This week a claim was made that the sixty-five year old Turing test was finally passed. If this proves true, it will be one of the greatest computing milestones of the decade. While the achievement is being debated this is a good time to revisit the author of the test and his remarkable life and tragic death.
If you were to make a list of computer scientists who have most changed the World, Alan Turing’s name would follow closely behind Bill Gates and Steve Jobs. While Gates and Jobs are household names, Turing’s contributions to defeating the Nazi’s, the field of cryptography and being considered by most as the father of modern computing go largely unknown outside of geek academia. Perhaps even more tragic is the lack of public knowledge surrounding the circumstances of his suicide.
During WWII the Nazi’s had developed ciphers that prevented the Allies from reading their intercepted communications. Being able to communicate without the enemy being able to understand gives an opponent a great advantage. Turing and his team devised a number of techniques for breaking these ciphers aiding the war effort.
After the war he went on to study physics where he is generally considered the “Father of Modern Computing.” One of his many influences during this time was creating the Turning Test- a test that essentially is passed if a computer can convince human interviewers that it too is a human.
In spite of his amazing contributions, his accomplishments were overshadowed during his lifetime by the fact that he was gay. In 1952 he was convicted of the crime of “homosexuality.” To avoid going to prison Turing accepted being injected with high levels of estrogen as a method of chemical castration. This all proved to be too much for him and a few weeks before his 42nd birthday Alan Turing took his own life by ingesting cyanide.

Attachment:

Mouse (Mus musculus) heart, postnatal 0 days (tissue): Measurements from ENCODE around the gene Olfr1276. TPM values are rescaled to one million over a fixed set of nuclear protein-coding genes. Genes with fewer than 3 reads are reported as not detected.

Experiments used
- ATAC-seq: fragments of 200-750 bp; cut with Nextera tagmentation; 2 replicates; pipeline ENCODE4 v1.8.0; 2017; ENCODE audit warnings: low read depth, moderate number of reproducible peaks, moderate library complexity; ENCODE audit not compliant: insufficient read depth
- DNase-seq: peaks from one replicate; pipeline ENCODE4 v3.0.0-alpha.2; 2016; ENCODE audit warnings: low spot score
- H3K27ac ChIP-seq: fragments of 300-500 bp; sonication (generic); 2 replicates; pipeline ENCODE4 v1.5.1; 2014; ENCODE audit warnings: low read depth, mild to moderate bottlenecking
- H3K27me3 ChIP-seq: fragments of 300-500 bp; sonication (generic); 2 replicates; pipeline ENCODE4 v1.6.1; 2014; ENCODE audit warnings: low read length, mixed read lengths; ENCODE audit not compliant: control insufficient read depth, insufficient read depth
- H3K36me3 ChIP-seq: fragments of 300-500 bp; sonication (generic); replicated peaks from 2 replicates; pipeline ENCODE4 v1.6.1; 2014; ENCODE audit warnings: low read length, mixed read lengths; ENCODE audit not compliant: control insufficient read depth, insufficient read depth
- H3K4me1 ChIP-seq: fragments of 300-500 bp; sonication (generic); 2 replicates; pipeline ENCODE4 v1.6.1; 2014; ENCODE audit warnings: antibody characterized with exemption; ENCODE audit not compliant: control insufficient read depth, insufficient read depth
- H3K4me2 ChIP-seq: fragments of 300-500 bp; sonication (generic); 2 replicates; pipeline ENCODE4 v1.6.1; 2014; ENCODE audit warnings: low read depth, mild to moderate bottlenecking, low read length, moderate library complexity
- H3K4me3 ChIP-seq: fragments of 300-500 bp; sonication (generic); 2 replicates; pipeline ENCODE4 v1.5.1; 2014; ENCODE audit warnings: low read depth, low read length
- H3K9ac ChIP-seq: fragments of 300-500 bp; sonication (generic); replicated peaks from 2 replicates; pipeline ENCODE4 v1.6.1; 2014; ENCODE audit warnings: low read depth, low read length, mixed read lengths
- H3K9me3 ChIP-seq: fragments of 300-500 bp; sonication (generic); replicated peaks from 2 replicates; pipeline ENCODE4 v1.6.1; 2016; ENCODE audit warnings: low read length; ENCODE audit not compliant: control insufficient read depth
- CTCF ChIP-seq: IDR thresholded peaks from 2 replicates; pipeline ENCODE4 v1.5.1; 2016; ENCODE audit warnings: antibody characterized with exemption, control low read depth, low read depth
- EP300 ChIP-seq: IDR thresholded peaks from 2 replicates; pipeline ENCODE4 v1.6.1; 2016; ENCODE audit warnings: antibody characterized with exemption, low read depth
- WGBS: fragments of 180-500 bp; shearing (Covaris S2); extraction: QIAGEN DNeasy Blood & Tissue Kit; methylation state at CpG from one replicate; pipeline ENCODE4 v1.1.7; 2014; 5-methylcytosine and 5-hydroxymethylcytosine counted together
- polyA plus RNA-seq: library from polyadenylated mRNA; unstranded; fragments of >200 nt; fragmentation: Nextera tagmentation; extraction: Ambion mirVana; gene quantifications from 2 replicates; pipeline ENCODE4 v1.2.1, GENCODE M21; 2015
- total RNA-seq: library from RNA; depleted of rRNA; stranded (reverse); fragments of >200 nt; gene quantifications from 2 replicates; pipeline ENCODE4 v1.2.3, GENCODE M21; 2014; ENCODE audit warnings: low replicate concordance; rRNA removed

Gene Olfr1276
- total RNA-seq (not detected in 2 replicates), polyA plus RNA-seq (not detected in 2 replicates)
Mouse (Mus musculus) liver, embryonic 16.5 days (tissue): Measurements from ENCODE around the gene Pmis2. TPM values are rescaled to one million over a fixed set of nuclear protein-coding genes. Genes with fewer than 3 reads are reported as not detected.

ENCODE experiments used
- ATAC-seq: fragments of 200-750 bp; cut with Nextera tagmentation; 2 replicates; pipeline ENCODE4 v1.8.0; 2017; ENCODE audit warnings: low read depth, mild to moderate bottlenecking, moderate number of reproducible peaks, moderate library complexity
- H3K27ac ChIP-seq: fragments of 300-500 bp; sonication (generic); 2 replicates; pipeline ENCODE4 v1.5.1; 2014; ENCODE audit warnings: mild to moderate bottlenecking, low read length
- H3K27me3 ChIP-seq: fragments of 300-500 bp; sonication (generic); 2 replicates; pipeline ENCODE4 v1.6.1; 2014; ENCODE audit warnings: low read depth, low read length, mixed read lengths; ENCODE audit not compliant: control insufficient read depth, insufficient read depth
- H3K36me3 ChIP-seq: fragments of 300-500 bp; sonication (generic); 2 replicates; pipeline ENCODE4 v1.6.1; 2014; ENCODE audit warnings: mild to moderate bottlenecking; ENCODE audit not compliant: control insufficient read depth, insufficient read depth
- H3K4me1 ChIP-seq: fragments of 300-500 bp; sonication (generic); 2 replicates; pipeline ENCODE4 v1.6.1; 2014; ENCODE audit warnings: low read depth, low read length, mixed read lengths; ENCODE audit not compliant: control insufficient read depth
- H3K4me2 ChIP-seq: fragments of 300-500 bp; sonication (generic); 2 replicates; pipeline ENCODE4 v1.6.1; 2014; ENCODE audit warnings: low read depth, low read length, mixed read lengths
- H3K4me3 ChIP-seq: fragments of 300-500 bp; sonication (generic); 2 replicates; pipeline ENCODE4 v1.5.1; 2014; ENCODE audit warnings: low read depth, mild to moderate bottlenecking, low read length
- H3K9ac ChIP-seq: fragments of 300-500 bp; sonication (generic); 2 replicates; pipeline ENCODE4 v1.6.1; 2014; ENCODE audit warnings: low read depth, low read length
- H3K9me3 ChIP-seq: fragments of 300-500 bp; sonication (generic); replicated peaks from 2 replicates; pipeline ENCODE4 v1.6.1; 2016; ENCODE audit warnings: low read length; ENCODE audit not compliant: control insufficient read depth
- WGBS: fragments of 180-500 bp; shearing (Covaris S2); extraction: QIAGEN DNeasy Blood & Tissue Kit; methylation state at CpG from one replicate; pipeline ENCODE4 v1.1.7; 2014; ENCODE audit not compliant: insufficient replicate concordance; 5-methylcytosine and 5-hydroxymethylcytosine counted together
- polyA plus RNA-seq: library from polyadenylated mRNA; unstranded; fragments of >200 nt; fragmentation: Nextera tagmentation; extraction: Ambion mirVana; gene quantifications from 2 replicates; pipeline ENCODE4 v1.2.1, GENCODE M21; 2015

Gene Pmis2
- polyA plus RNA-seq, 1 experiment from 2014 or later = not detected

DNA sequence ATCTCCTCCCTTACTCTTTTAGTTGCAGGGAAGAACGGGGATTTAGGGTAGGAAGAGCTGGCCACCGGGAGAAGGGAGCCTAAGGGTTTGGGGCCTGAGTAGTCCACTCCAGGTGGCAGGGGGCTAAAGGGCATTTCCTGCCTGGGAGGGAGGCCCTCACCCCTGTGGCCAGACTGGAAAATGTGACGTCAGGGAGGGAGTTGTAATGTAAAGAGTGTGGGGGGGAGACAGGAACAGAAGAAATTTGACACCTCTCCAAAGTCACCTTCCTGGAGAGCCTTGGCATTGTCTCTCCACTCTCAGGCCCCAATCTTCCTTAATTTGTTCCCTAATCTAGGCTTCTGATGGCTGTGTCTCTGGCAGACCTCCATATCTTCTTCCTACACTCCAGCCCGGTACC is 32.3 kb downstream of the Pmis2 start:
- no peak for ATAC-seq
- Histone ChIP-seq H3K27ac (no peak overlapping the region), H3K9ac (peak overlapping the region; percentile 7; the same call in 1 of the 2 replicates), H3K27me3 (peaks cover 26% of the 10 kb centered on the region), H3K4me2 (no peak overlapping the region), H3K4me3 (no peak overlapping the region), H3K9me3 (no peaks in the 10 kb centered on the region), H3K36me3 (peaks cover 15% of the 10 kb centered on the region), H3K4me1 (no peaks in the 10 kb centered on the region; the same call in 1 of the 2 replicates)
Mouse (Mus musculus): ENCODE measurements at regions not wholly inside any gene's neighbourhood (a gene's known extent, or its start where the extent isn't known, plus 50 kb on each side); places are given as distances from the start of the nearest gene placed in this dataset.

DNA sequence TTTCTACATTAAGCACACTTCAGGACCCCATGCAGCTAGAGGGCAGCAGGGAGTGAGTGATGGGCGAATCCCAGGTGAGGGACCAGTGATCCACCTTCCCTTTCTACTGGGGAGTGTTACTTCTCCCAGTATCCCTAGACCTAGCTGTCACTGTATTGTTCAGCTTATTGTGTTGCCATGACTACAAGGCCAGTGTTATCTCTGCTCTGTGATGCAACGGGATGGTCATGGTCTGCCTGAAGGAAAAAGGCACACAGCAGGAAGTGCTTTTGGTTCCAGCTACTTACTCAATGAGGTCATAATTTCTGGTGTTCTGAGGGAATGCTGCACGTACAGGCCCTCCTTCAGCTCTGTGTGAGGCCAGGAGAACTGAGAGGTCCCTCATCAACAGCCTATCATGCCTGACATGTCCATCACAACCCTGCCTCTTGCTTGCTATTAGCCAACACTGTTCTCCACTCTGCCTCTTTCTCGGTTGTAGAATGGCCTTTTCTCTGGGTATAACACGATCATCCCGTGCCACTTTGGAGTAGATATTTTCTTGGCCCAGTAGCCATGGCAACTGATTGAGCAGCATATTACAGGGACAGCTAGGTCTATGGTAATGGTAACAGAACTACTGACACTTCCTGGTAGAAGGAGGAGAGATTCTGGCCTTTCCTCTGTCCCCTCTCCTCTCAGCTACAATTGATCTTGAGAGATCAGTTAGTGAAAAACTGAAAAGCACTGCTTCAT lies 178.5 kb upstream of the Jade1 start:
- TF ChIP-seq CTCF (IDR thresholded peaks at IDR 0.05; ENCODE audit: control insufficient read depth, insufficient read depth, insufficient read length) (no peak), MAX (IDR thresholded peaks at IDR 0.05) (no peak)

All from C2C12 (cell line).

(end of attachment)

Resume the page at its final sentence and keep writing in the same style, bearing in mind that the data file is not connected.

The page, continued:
The suicide rate for LGBT teens in our Country is four times higher than that of their straight cohorts. This is in large part attributed to the bullying they experience for being gay. Of the roughly 1,500 gay teens who commit suicide each year, how many Turings has the world lost? What great discoveries has the world been robbed of by their untimely deaths?
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11/13/2014 Update: The Association for Computing Machinery reported today that the prize money for building a machine that can pass the Turing Test has now quadrupled to $1,000,000 thanks to an infusion of cash from Google.